As the 2010 session of the Georgia General Assembly came to a close, the University System found its budget for fiscal year 2011 reduced by 10.4 percent, or some $227 million below the original state budget for the current year-a serious cut, but far less than reductions discussed at some points in the legislative process. The final cut to the B budgets was some 13 percent. On the positive side, the budget included a formula funding increase of $107.8 million, recognizing the increased student enrollment the University System is experiencing.
For the University of Georgia, the fiscal year 2011 state funding level is about the same as it was in fiscal year 2000, but in addition to obligations in 2000, the new budget must fund all salary increases of the past decade and an enrollment increase from 31,288 in fall 2000 to 34,885 in fall 2009.
Two UGA construction projects were included among University System projects receiving bond funding: $3.05 million for equipping the new special collections libraries already under construction, and $7.7 million in design and planning funds for the new Veterinary Medical Learning Center. In addition, $900,000 for medical education expansion survived the budget process, having been removed by the Senate but restored in the final budget compromise.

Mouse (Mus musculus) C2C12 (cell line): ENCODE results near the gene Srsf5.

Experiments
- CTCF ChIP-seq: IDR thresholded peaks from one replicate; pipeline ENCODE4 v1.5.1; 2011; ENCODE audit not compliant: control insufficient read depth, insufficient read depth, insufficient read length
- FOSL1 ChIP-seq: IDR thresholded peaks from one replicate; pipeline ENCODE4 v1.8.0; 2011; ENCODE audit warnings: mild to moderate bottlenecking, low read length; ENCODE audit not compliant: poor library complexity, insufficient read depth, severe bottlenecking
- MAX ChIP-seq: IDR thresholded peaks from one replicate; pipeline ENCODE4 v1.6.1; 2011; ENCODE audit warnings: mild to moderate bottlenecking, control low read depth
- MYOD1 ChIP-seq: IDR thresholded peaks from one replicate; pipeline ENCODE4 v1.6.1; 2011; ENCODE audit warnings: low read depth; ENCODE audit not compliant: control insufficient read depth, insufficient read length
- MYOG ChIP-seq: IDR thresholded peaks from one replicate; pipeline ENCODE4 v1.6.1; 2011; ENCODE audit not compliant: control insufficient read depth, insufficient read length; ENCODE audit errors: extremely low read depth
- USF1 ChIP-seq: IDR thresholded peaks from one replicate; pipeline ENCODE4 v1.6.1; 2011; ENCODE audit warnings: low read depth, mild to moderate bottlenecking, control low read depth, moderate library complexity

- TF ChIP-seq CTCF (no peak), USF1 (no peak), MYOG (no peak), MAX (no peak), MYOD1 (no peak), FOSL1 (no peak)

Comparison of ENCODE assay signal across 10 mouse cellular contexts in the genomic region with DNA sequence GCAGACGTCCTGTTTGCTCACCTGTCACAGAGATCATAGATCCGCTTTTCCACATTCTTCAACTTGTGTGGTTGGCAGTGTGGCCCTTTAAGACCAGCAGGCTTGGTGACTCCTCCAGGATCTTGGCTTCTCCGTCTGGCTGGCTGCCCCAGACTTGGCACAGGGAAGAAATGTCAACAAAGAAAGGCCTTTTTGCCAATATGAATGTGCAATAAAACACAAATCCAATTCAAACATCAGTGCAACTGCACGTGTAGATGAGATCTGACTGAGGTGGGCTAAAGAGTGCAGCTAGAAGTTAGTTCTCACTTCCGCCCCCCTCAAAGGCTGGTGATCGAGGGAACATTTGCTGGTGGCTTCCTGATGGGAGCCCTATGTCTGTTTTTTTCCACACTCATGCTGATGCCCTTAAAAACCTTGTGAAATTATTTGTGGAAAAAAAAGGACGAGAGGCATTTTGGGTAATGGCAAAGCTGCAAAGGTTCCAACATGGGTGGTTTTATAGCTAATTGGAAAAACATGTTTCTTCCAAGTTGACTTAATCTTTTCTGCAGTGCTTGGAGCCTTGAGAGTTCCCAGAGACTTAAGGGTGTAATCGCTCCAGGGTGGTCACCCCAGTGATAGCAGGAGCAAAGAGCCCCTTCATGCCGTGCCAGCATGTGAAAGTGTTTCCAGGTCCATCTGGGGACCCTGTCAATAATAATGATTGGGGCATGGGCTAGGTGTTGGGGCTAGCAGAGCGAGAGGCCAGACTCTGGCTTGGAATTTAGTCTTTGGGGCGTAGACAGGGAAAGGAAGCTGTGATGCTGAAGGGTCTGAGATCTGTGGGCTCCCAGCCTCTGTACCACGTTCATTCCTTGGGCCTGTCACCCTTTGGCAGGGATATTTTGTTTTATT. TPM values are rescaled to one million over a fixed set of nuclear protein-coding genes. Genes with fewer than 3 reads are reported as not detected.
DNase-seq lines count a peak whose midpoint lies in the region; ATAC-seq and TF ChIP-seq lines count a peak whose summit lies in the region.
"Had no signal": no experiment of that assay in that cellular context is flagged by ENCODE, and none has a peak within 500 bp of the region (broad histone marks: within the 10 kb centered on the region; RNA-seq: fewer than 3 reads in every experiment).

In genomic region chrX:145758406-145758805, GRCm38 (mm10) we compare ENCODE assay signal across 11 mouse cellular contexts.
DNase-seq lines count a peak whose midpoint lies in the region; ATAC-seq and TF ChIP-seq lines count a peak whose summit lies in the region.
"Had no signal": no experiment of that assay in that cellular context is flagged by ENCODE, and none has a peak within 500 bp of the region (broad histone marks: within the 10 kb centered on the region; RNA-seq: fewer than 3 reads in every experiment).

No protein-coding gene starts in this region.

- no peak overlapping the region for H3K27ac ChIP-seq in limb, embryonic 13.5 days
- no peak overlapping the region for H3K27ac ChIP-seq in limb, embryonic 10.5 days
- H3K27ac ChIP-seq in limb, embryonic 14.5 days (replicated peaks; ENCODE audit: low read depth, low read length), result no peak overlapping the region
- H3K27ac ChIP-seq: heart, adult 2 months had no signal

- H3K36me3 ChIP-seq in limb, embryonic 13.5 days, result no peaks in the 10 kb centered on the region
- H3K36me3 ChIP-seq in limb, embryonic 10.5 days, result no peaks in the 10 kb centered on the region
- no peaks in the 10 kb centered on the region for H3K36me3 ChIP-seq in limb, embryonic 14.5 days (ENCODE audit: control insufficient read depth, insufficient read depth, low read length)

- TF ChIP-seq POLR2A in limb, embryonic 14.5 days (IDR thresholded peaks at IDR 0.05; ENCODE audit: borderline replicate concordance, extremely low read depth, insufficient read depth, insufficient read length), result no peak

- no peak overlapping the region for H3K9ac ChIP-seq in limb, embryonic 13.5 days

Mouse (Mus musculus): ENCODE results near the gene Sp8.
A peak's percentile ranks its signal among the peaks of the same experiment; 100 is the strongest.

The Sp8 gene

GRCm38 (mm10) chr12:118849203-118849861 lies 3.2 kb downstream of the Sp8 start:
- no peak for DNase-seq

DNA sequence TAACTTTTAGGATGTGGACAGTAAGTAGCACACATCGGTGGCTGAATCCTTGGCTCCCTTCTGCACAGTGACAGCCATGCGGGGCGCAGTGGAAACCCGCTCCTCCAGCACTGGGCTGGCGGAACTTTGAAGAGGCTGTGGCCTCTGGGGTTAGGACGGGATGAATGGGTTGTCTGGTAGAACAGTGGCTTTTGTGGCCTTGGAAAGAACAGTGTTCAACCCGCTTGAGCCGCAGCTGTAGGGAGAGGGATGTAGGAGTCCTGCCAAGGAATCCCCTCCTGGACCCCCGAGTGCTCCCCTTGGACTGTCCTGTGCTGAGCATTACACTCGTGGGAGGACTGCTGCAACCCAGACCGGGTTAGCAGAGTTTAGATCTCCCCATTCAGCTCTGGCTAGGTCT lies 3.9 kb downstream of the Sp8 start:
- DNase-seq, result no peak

“I want to thank the governor and legislature for assisting us in several key areas during very difficult economic times,” said UGA President Michael F. Adams. “I am also grateful to our faculty, staff and students who have responded with their usual professionalism and commitment to these challenges.”
In other action, House Bill 1128 passed, providing greater flexibility to University System institutions in carrying forward unexpended funds from one year to the next.
Senate Bill 308, the so-called “Gun Bill,” also passed, somewhat weakening current gun-carrying restrictions on campus. It eliminates the 1,000-yard no-carry buffer zone around university-owned property and allows legally stored and permitted guns to be on campus in parked cars.
Acting on May 11, the board of regents approved a $500 per semester tuition increase for the coming year for all undergraduates not grandfathered under the “Fixed for Four” tuition plan, partially mitigating the severity of the state budget reduction.
The president has scheduled the fourth in a series of campus budget forums to be held May 19 at 3:30 p.m. in the Tate Student Center theater. The campus community is invited.